Teams vs Groups
What you will get: A comparison of groups and teams
“Have you earned the ‘TEAM’ title?”
It is easy for a group of people to call themselves a “team” – but that does not mean they are a team!
As far as I see it, you have to earn the title of “team.”
For example, I have encountered many senior management teams over the years who actually behave like a group of people, not a team of people.
So what’s the difference?
Well, here is a list of comparisons on how I see a GROUP compared to a real TEAM.
As I go through the list, it may be useful for you to reflect on the team or teams you are in, and decide for yourself if it is a real team.
- In a group, members feel they have been put together for administrative purposes only. In a team, there is a true sense of interdependence. In other words a 1 + 1 = 4 mentality.
- Group members tend to work and think independently for personal gain. In a team, there is little time for personal gain – it is all about working together.
- In a group, members do not feel committed to a common goal. Teams have common, agreed goals, clear values and clarity of purpose. And all members work towards those agreed goals.
- In a group, there is little sense of loyalty. So if members disagree with a group decision, they often go outside the group and criticise it. Team members stay loyal to agreed team decisions, even if they disagree personally.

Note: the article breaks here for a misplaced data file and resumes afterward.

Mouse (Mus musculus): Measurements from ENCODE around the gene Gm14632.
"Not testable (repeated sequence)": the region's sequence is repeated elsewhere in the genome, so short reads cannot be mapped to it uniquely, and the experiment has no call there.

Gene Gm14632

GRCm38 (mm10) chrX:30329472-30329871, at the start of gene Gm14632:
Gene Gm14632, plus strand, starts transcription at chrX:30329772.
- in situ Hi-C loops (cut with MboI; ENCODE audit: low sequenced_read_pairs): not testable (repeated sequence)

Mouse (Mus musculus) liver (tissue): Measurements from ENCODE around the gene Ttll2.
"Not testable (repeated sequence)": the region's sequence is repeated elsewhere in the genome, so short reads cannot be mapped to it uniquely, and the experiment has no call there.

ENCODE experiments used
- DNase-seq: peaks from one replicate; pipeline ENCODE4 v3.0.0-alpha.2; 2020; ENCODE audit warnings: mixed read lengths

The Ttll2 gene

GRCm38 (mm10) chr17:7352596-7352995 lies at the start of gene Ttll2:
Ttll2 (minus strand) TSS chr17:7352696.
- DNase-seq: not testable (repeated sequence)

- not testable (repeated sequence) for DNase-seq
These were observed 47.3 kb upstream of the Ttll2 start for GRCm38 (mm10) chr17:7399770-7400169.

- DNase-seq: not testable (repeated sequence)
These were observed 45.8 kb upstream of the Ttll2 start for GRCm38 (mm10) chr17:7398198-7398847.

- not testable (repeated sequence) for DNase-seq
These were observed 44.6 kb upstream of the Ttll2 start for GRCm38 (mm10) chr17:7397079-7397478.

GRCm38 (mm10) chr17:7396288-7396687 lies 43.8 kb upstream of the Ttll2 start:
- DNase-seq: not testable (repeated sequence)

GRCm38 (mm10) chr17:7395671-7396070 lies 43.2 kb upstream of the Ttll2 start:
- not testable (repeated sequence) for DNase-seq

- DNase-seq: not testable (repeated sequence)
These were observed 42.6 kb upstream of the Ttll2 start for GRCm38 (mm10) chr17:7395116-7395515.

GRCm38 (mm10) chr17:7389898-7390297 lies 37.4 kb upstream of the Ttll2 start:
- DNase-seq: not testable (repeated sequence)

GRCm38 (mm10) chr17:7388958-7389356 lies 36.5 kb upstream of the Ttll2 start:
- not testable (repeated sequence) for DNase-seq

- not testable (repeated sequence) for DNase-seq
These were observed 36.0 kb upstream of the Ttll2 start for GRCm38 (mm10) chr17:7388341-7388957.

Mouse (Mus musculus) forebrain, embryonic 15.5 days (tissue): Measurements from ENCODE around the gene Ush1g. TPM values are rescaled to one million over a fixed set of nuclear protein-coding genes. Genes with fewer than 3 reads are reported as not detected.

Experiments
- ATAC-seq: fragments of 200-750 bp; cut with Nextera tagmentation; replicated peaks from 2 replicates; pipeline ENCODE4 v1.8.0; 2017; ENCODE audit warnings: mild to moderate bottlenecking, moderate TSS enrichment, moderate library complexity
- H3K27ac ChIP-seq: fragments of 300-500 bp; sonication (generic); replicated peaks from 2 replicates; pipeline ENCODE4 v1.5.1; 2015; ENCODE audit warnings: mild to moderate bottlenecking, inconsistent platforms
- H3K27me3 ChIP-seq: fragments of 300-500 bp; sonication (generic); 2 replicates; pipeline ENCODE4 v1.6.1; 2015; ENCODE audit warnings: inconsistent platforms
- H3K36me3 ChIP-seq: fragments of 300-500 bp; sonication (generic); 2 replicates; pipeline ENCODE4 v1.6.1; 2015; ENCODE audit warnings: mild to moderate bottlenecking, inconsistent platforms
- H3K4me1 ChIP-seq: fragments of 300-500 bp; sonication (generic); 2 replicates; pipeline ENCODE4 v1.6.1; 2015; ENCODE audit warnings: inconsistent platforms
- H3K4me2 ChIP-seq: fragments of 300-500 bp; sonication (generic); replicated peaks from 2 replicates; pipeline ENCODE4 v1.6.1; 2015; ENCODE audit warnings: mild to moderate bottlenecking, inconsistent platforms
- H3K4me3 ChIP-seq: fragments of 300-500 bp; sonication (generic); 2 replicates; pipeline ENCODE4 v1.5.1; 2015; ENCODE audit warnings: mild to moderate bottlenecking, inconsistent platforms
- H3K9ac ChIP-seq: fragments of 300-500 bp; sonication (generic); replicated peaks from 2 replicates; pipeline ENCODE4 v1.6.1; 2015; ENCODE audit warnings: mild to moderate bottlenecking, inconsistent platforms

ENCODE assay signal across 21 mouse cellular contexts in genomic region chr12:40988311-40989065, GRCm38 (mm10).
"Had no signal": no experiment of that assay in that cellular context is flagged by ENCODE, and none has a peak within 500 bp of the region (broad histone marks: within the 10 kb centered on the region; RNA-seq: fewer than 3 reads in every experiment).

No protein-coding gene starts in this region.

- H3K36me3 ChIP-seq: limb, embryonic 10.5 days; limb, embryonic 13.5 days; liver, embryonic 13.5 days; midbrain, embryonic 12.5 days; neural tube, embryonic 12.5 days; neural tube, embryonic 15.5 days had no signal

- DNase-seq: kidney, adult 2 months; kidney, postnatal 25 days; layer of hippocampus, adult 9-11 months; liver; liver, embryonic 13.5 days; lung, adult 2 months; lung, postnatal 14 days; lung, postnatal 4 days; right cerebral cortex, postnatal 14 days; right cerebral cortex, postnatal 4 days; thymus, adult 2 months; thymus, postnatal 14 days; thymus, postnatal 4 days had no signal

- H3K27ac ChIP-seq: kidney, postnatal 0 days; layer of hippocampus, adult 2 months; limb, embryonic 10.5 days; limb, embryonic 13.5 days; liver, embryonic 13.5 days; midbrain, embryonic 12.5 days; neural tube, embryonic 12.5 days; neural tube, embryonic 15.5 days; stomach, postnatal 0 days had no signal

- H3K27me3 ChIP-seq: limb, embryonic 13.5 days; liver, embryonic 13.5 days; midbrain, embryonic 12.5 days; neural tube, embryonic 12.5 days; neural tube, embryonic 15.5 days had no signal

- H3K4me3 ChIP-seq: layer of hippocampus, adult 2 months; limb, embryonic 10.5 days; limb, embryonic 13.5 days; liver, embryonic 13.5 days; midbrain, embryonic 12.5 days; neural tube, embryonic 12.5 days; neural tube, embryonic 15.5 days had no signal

- In a group there is little sense of ownership – members are just told what to do. Teams involve people in decision making, create shared ownership and welcome new ideas.
- In a group, trust levels are often low. Members are cautious about what they say and play political games. Teams create a climate of trust and openness – and listening to people’s ideas and concerns is welcomed.
- In a group conflict is often avoided as it is seen as a win-lose (“What’s the point, he always does what he wants anyway!”). Teams recognise conflict as a normal thing amongst humans, and always openly embrace it as an opportunity for a win-win.
Of course, I could continue, but I guess you get the idea?
So the title of “team” is not something to take lightly.
It is a title that needs to be earned by creating common values, beliefs and goals. And it needs to be worked on each day by creating and reinforcing acceptable team behaviour codes.
Then, and only then, can you call yourselves a team.
So, are you currently in a team or a group?
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